Step 7: Go Responsive

Visitors to your website are five-times more likely to bounce if your site isn’t optimized for mobile devices. With people switching between devices with regularity, it becomes important to offer a seamless experience on all Internet-based devices.

The key is to remove as much need to scroll and click and swipe as necessary. Put the most critical information about the fold but create opportunities for visitors who want to learn more.

Notice how Dropbox leaves little question as to what it expects you to do. You can either sign up on the right, click the simple two-step navigation menu, or scroll down to learn more. Even on mobile, there’s no reason to scroll or swipe. You simply make your selection.


Make sure your site offers the same experience on all devices, just as CrazyEgg does. From desktop to the tiniest of screens, visitors are offered the same simple choices and easy-on-the-eyes design.


Step 8: Feature Your Offerings & Smiling Faces

Studies show that larger and more appealing images lead to higher conversion rates.

Aside from size and quality, the images you choose to comprise your site’s layout should be purposeful. They should showcase your products or services in the best light and all people with smiling faces in warm and positive environments.

Step 9: Strategically Place Trust Emblems & Social Proof Elements

Visitors to your website want to know that your organization can be trusted, with their cookie information, as well as personal details and credit card information, for instance.

You can bolster trust by including trust emblems and social proof elements.

Trust emblems include logos of popular brands that use your services or products. Examples of social proof can include client logos, feedback from satisfied clients, links to client case studies, and client story videos.

Productivity platform Asana includes both testimonials from satisfied customers and prominent brand logos, improving the trust factor with all site visitors.


Content analyzer Grammarly is another brand that tells its visitors they’ll be in the best company by providing satisfied user testimonials right on their homepage.


Use these examples to improve the trust factor you convey to your audience, and you could see a nice boost in subs and buys.

Step 10: Keep Testing!

No matter how much research you conduct, only your audience can tell you which layout they prefer.

When you want more conversions, your task is to consistently test every element of your site. The simple act of changing your call-to-action buttons could cause a major bump in signups or buys, for example.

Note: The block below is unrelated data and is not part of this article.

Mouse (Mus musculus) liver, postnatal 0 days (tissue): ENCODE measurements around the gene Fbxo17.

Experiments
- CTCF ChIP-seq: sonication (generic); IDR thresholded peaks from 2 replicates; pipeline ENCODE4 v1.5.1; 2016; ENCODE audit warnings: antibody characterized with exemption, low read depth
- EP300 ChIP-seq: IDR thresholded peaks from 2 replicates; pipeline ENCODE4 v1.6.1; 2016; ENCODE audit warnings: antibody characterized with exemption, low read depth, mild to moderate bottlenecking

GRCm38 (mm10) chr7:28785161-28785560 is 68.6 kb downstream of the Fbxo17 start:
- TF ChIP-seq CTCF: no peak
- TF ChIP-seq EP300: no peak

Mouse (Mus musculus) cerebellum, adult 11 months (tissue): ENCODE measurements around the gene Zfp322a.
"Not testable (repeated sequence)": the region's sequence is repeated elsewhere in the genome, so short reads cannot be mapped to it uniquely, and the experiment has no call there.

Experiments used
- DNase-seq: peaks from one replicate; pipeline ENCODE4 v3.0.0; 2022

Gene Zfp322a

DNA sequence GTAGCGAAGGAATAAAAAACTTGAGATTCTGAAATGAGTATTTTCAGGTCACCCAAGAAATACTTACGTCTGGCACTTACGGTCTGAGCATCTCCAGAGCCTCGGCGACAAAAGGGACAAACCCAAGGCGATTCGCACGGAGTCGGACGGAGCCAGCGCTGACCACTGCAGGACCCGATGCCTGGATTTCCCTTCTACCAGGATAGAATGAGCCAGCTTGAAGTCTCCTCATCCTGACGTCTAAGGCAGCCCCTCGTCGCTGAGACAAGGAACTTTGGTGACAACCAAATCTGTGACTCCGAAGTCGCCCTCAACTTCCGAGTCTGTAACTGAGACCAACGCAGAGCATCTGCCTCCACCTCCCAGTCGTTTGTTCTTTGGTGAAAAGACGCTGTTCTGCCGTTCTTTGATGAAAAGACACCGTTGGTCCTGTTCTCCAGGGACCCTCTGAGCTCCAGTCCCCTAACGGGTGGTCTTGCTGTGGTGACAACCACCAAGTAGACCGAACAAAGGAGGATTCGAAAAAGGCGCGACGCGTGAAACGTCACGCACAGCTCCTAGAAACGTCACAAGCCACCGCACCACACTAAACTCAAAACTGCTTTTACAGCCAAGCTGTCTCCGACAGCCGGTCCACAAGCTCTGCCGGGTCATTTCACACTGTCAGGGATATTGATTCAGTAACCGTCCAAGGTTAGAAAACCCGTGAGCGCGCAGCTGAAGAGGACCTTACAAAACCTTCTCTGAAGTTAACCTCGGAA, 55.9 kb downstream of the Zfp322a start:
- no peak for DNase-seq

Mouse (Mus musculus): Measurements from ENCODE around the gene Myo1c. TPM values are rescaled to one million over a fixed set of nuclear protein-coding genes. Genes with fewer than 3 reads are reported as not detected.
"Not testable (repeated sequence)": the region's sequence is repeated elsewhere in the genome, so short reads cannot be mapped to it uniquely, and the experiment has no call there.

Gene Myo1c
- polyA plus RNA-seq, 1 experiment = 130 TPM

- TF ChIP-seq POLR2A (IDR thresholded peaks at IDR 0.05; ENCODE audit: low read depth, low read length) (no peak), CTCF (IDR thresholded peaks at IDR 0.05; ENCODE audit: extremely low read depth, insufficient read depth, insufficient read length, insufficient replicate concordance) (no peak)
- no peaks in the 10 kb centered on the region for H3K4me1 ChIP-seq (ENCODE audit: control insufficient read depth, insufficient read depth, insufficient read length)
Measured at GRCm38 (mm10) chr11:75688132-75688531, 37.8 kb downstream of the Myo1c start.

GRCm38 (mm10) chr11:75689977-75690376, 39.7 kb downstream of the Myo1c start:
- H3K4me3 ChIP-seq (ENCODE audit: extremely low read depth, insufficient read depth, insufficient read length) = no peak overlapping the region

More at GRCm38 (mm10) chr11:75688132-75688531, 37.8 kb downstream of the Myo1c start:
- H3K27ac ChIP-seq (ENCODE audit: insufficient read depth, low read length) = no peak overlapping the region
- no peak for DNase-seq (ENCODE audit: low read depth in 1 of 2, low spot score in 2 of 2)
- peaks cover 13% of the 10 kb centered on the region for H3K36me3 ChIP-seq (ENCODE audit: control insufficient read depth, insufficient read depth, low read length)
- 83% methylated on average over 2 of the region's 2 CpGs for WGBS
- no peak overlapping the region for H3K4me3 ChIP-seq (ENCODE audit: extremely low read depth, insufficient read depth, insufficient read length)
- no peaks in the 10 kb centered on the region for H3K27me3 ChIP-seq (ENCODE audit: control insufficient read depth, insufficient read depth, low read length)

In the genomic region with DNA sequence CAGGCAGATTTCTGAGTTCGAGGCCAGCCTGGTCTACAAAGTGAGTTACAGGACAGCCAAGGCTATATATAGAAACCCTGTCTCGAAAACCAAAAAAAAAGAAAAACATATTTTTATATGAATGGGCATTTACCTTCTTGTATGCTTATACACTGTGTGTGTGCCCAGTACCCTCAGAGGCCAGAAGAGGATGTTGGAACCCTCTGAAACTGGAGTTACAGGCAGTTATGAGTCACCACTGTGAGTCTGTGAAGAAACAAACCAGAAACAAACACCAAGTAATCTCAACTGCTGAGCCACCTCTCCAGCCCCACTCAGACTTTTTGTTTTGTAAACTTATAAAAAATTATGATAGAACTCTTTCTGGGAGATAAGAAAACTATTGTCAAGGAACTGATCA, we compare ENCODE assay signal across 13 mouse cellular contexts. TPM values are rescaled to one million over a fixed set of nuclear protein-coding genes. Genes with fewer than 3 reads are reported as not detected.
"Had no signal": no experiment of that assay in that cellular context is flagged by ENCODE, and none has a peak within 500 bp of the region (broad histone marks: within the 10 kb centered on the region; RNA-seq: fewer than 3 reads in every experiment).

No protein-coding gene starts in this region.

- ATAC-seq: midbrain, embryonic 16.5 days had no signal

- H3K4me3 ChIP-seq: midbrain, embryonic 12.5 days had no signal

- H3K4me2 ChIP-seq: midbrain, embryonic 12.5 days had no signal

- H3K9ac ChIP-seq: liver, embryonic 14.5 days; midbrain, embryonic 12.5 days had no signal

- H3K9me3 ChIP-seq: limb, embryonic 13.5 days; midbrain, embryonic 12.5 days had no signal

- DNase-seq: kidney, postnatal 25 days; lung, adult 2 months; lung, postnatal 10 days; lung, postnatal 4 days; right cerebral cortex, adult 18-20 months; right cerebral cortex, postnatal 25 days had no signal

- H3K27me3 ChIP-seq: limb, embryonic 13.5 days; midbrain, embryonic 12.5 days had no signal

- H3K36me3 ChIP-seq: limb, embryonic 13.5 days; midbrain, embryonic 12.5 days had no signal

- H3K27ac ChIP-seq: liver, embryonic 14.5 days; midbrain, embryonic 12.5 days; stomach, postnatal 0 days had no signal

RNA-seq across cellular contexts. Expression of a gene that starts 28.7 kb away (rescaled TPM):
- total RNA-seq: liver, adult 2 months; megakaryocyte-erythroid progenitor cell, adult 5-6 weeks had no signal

Hubspot found that changing a page’s CTAs from green to red resulted in a 21% conversion rate boost. Those results wouldn’t have been possible without adequate testing.

Take heed and always be testing using the latest tools and processes.

Good & Simple Website Layout Examples

Here are a couple of websites that nailed the simple and user-friendly layout design.

Unbounce uses complementary colors (orange and blue). The site uses empty space to drive the eye to the headline. And site visitors are given two primary choices. Or, they can click the clearly-marked call-to-action in the upper righthand corner.

There are other options, but they’re for those who may want to look for them. And when they search, those elements won’t be hard to find. It’s clear what visitors should do, and the site undoubtedly experiences plenty of conversions in kind.


Ecommerce platform Shopify also provides a simple menu and employs plenty of empty space to drive visitors to the conversion. The imagery is large and high-quality and the calls-to-action stick out and get noticed.


You are also encouraged to click around to your other favorite websites. All the while, think about how those sites are designed, and how you can take examples to add to your own layout.

10 Website Layout Tips and Ideas to a More Attractive Site

There’s no need to overhaul your website in order to make your site more attractive. To recap the post, here are ten simple tricks-of-the-trade for a more engaging layout that’s designed to convert.

Use Real People

Trade out any generic or stock photos with those of real individuals, especially when it comes to implementing trust emblems like testimonials and case studies.

Visitors to your site will empathize with real people more than they do with photos of a generic nature.  

Simplify Your Menu

If you feel your menu is too complex, shorten it.

Add submenus to create a topic hierarchy, such as putting all of your products under a “Products” header, or services under a “Services” heading, for example. Only the most critical menu items should be visible, but even deep pages should be easy to find.